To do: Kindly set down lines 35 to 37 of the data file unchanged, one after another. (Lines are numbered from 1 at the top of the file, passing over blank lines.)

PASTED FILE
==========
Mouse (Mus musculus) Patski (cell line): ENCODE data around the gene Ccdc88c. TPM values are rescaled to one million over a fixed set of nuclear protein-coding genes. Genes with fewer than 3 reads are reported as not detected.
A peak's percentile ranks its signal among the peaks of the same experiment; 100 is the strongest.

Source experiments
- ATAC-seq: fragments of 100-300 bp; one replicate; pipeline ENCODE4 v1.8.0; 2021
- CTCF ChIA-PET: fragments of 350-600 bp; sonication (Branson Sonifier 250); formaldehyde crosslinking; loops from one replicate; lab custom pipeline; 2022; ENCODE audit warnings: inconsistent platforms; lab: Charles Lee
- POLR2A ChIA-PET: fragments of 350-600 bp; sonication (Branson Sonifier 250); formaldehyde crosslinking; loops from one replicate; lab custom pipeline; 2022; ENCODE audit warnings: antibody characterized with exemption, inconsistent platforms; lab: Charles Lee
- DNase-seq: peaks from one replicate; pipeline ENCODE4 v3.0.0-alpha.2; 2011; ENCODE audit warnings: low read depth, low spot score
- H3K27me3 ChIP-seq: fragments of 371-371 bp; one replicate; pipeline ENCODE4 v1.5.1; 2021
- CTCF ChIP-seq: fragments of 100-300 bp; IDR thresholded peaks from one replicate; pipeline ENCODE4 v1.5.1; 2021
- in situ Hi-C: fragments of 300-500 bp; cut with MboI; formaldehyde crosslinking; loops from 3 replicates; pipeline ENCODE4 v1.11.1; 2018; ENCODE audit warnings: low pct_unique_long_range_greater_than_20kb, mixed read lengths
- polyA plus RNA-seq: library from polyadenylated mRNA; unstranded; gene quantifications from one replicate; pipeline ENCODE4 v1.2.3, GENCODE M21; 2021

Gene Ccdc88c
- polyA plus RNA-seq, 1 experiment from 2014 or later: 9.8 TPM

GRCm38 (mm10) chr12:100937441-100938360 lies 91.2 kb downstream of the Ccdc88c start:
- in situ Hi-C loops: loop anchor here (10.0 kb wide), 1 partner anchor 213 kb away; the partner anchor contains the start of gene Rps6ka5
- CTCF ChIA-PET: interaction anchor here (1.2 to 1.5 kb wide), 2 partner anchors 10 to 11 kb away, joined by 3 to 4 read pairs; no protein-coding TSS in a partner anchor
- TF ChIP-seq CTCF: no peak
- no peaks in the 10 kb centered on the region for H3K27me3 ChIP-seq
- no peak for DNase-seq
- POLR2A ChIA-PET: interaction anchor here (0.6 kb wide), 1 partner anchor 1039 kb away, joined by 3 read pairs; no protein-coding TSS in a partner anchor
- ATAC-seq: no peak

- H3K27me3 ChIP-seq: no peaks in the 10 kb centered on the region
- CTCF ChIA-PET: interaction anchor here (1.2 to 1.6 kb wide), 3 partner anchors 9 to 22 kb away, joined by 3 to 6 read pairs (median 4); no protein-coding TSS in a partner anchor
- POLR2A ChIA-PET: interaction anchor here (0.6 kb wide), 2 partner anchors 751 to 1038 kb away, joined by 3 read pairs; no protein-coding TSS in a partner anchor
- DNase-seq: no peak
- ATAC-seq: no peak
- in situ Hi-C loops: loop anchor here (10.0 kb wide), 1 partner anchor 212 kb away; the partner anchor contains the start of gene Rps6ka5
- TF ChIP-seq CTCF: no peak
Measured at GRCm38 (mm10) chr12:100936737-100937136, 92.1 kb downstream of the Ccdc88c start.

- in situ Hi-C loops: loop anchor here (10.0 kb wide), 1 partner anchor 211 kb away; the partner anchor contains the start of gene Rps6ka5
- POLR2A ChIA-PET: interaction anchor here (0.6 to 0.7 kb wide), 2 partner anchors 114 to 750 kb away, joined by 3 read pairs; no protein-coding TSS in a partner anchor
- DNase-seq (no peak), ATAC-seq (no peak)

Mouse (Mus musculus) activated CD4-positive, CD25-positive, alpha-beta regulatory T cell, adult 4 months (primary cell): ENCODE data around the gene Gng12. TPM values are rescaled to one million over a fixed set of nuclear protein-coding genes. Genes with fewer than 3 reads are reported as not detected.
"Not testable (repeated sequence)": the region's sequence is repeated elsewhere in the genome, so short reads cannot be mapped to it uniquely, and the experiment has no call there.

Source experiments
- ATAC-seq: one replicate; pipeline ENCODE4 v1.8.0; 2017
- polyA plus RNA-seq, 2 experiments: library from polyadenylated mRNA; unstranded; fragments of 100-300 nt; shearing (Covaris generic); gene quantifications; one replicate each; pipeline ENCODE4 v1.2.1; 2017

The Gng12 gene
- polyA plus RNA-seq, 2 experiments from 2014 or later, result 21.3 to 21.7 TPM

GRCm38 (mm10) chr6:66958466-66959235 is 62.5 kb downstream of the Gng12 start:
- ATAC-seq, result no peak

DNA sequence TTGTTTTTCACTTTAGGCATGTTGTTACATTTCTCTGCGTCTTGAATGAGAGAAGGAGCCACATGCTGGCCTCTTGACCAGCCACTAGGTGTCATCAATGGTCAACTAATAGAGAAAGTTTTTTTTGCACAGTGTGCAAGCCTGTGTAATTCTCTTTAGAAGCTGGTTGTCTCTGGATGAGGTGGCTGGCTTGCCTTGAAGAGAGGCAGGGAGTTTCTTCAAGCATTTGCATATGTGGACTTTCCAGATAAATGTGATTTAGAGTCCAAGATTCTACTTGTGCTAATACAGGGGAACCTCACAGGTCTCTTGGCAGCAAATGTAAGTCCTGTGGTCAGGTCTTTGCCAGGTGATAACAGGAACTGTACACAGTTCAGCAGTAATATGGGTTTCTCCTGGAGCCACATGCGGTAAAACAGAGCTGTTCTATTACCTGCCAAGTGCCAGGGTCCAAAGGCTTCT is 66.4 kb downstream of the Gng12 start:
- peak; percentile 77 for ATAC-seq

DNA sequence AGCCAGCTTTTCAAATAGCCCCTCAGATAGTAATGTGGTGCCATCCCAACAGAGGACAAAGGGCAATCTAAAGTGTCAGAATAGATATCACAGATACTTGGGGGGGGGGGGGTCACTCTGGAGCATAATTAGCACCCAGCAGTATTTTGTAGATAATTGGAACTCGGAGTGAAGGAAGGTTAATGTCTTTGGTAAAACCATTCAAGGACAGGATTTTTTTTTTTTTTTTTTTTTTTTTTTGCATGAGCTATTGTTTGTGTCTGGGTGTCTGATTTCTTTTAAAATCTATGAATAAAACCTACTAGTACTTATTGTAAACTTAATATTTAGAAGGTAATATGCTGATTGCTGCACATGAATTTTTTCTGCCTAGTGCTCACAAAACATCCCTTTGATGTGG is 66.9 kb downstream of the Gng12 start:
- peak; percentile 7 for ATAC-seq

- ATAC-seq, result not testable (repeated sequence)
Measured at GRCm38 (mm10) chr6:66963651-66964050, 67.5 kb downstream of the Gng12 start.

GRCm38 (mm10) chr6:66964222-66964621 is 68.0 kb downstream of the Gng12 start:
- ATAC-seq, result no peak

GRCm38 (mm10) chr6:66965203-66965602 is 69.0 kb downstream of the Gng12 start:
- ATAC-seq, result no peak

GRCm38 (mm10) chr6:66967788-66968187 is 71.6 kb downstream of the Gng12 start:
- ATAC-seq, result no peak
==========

Source experiments
- ATAC-seq: one replicate; pipeline ENCODE4 v1.8.0; 2017
- polyA plus RNA-seq, 2 experiments: library from polyadenylated mRNA; unstranded; fragments of 100-300 nt; shearing (Covaris generic); gene quantifications; one replicate each; pipeline ENCODE4 v1.2.1; 2017